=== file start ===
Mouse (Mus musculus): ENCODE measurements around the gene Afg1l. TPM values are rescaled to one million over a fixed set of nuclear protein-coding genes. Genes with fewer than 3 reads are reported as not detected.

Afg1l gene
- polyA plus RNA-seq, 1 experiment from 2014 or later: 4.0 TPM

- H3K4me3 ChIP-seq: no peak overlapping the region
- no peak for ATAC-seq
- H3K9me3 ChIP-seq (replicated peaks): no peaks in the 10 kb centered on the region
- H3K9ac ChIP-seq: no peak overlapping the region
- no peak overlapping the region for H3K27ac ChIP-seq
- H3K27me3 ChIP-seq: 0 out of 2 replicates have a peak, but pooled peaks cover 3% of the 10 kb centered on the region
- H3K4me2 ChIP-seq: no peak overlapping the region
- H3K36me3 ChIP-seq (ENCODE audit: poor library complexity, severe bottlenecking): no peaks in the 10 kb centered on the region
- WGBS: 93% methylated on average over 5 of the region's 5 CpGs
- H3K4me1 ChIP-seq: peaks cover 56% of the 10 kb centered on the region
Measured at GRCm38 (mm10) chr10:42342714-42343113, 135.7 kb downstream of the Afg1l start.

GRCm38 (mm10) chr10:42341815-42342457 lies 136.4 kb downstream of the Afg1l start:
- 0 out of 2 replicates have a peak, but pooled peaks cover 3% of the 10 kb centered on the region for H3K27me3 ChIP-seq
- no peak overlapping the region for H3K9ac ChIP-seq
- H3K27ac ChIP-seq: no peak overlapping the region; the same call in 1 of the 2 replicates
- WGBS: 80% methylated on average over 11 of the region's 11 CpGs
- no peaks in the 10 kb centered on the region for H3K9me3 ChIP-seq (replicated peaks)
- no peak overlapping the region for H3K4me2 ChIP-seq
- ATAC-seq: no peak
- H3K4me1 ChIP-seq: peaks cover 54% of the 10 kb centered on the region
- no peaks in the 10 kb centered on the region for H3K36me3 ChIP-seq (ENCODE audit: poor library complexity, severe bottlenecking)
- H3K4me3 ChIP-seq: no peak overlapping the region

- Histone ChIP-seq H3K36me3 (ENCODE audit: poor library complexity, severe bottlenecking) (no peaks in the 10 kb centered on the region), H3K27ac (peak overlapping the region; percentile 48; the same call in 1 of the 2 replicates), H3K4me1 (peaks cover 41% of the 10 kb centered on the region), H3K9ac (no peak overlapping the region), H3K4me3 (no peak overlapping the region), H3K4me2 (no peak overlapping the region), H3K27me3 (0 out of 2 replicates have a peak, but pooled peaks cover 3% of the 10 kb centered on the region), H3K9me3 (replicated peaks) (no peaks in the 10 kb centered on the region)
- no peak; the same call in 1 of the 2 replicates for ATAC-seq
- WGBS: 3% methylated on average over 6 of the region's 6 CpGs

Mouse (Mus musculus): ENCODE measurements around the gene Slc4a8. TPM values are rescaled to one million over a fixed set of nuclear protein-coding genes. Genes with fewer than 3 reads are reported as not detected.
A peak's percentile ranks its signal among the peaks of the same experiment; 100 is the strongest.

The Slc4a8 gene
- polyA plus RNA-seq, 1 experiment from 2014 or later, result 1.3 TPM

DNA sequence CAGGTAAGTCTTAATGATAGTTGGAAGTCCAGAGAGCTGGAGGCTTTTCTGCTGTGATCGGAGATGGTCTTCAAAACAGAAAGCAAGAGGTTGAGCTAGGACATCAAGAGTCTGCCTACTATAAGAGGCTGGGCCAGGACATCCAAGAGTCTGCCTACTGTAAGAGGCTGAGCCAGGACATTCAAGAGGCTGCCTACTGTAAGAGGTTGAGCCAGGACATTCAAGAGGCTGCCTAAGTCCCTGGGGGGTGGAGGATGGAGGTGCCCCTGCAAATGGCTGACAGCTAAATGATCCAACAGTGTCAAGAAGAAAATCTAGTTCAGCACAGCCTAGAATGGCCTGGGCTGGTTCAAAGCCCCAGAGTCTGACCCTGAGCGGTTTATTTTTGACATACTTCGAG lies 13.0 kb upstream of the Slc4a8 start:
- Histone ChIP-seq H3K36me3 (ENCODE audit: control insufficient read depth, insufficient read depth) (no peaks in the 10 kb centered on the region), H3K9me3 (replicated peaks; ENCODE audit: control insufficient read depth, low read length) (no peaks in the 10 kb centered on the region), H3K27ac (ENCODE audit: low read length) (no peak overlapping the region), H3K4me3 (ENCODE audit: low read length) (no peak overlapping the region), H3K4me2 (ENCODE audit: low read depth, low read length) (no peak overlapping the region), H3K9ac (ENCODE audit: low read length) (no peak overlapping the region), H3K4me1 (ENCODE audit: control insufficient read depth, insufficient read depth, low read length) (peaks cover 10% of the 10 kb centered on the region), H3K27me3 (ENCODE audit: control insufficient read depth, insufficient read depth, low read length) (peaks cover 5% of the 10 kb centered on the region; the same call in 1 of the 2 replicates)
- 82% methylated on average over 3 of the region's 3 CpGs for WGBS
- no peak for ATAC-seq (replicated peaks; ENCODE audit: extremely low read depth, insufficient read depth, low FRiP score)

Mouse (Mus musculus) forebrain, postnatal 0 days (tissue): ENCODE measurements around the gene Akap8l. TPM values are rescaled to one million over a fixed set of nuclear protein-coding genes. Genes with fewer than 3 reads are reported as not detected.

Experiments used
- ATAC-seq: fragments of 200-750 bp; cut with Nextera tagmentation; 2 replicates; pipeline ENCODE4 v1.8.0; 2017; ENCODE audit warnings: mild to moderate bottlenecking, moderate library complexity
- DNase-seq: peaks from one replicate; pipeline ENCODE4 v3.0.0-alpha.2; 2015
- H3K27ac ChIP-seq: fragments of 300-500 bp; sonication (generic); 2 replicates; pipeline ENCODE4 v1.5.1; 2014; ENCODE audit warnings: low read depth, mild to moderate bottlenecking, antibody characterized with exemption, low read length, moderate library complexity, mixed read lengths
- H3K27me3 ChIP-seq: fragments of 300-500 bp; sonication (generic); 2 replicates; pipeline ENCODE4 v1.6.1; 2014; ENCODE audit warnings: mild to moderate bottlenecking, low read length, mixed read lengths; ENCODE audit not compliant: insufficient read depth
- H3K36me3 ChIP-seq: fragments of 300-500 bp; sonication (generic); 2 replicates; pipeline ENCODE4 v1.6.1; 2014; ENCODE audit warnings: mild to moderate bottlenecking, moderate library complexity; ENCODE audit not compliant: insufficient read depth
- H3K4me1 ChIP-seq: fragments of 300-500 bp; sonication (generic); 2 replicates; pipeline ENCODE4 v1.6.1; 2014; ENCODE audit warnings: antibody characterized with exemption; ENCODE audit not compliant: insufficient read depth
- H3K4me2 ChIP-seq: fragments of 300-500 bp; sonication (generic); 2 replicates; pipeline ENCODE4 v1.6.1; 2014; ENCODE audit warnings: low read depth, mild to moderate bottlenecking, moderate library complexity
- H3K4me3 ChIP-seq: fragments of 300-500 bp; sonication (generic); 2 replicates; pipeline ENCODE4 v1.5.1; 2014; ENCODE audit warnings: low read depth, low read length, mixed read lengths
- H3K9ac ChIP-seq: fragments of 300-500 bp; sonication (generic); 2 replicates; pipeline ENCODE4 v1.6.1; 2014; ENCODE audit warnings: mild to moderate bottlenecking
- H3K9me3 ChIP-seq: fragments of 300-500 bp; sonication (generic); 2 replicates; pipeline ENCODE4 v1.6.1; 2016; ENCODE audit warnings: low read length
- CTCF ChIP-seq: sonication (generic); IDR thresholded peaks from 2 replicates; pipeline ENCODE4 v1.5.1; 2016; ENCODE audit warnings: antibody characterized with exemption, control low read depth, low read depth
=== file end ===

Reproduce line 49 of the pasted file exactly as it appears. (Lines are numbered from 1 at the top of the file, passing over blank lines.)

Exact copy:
- CTCF ChIP-seq: sonication (generic); IDR thresholded peaks from 2 replicates; pipeline ENCODE4 v1.5.1; 2016; ENCODE audit warnings: antibody characterized with exemption, control low read depth, low read depth